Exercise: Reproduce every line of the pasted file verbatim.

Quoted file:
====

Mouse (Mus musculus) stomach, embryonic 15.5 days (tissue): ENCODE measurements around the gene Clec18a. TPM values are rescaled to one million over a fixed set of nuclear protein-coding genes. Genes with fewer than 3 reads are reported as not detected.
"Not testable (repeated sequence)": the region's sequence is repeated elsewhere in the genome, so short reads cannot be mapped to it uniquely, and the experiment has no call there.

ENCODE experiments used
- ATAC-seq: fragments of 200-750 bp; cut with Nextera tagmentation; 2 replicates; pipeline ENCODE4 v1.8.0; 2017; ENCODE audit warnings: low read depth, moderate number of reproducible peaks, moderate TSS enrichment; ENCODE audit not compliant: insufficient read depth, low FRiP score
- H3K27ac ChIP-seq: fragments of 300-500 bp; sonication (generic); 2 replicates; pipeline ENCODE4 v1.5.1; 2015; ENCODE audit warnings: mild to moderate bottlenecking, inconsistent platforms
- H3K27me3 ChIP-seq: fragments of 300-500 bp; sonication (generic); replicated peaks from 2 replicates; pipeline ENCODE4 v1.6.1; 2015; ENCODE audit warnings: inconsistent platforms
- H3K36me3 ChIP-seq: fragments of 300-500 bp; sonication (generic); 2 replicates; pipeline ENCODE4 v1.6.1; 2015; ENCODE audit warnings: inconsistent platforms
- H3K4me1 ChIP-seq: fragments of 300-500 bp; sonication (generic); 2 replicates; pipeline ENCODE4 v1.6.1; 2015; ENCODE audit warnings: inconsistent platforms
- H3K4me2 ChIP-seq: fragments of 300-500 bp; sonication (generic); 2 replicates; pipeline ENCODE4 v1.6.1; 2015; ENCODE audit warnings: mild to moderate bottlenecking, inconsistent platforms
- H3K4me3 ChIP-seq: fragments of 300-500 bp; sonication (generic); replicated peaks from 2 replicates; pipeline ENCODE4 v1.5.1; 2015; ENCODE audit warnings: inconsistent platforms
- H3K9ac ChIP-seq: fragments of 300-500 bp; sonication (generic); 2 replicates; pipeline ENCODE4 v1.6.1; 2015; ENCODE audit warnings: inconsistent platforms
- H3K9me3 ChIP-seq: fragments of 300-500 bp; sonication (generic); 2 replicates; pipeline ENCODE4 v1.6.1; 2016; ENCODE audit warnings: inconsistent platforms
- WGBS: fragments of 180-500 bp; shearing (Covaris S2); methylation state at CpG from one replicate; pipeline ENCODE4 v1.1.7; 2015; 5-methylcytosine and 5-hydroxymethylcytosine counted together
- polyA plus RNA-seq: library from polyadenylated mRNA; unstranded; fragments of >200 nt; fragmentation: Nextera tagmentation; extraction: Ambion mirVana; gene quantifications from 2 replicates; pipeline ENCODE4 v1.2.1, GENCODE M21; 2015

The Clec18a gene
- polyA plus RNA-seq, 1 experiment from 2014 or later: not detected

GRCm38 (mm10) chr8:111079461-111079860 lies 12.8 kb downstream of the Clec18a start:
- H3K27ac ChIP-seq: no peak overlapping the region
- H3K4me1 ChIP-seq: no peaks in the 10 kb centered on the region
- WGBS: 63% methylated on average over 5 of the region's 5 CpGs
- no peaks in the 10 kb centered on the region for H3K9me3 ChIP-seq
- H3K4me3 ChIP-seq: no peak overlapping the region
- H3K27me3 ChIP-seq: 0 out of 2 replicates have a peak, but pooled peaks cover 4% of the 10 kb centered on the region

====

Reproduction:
Mouse (Mus musculus) stomach, embryonic 15.5 days (tissue): ENCODE measurements around the gene Clec18a. TPM values are rescaled to one million over a fixed set of nuclear protein-coding genes. Genes with fewer than 3 reads are reported as not detected.
"Not testable (repeated sequence)": the region's sequence is repeated elsewhere in the genome, so short reads cannot be mapped to it uniquely, and the experiment has no call there.

ENCODE experiments used
- ATAC-seq: fragments of 200-750 bp; cut with Nextera tagmentation; 2 replicates; pipeline ENCODE4 v1.8.0; 2017; ENCODE audit warnings: low read depth, moderate number of reproducible peaks, moderate TSS enrichment; ENCODE audit not compliant: insufficient read depth, low FRiP score
- H3K27ac ChIP-seq: fragments of 300-500 bp; sonication (generic); 2 replicates; pipeline ENCODE4 v1.5.1; 2015; ENCODE audit warnings: mild to moderate bottlenecking, inconsistent platforms
- H3K27me3 ChIP-seq: fragments of 300-500 bp; sonication (generic); replicated peaks from 2 replicates; pipeline ENCODE4 v1.6.1; 2015; ENCODE audit warnings: inconsistent platforms
- H3K36me3 ChIP-seq: fragments of 300-500 bp; sonication (generic); 2 replicates; pipeline ENCODE4 v1.6.1; 2015; ENCODE audit warnings: inconsistent platforms
- H3K4me1 ChIP-seq: fragments of 300-500 bp; sonication (generic); 2 replicates; pipeline ENCODE4 v1.6.1; 2015; ENCODE audit warnings: inconsistent platforms
- H3K4me2 ChIP-seq: fragments of 300-500 bp; sonication (generic); 2 replicates; pipeline ENCODE4 v1.6.1; 2015; ENCODE audit warnings: mild to moderate bottlenecking, inconsistent platforms
- H3K4me3 ChIP-seq: fragments of 300-500 bp; sonication (generic); replicated peaks from 2 replicates; pipeline ENCODE4 v1.5.1; 2015; ENCODE audit warnings: inconsistent platforms
- H3K9ac ChIP-seq: fragments of 300-500 bp; sonication (generic); 2 replicates; pipeline ENCODE4 v1.6.1; 2015; ENCODE audit warnings: inconsistent platforms
- H3K9me3 ChIP-seq: fragments of 300-500 bp; sonication (generic); 2 replicates; pipeline ENCODE4 v1.6.1; 2016; ENCODE audit warnings: inconsistent platforms
- WGBS: fragments of 180-500 bp; shearing (Covaris S2); methylation state at CpG from one replicate; pipeline ENCODE4 v1.1.7; 2015; 5-methylcytosine and 5-hydroxymethylcytosine counted together
- polyA plus RNA-seq: library from polyadenylated mRNA; unstranded; fragments of >200 nt; fragmentation: Nextera tagmentation; extraction: Ambion mirVana; gene quantifications from 2 replicates; pipeline ENCODE4 v1.2.1, GENCODE M21; 2015

The Clec18a gene
- polyA plus RNA-seq, 1 experiment from 2014 or later: not detected

GRCm38 (mm10) chr8:111079461-111079860 lies 12.8 kb downstream of the Clec18a start:
- H3K27ac ChIP-seq: no peak overlapping the region
- H3K4me1 ChIP-seq: no peaks in the 10 kb centered on the region
- WGBS: 63% methylated on average over 5 of the region's 5 CpGs
- no peaks in the 10 kb centered on the region for H3K9me3 ChIP-seq
- H3K4me3 ChIP-seq: no peak overlapping the region
- H3K27me3 ChIP-seq: 0 out of 2 replicates have a peak, but pooled peaks cover 4% of the 10 kb centered on the region